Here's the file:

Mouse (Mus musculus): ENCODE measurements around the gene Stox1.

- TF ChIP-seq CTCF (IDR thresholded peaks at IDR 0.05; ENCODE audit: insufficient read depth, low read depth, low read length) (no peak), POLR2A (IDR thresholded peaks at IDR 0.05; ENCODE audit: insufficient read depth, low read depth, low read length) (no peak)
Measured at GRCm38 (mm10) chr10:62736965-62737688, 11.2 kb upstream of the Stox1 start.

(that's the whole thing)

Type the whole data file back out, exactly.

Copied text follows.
Mouse (Mus musculus): ENCODE measurements around the gene Stox1.

- TF ChIP-seq CTCF (IDR thresholded peaks at IDR 0.05; ENCODE audit: insufficient read depth, low read depth, low read length) (no peak), POLR2A (IDR thresholded peaks at IDR 0.05; ENCODE audit: insufficient read depth, low read depth, low read length) (no peak)
Measured at GRCm38 (mm10) chr10:62736965-62737688, 11.2 kb upstream of the Stox1 start.